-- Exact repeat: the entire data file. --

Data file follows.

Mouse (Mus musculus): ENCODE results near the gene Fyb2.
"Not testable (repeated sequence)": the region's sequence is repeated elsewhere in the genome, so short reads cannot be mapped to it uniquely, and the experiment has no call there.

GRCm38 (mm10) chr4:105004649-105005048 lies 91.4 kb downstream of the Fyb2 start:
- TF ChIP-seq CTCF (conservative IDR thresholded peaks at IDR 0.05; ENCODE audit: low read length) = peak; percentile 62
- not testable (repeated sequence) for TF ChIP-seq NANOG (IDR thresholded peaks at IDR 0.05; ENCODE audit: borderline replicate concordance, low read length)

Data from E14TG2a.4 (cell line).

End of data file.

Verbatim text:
Mouse (Mus musculus): ENCODE results near the gene Fyb2.
"Not testable (repeated sequence)": the region's sequence is repeated elsewhere in the genome, so short reads cannot be mapped to it uniquely, and the experiment has no call there.

GRCm38 (mm10) chr4:105004649-105005048 lies 91.4 kb downstream of the Fyb2 start:
- TF ChIP-seq CTCF (conservative IDR thresholded peaks at IDR 0.05; ENCODE audit: low read length) = peak; percentile 62
- not testable (repeated sequence) for TF ChIP-seq NANOG (IDR thresholded peaks at IDR 0.05; ENCODE audit: borderline replicate concordance, low read length)

Data from E14TG2a.4 (cell line).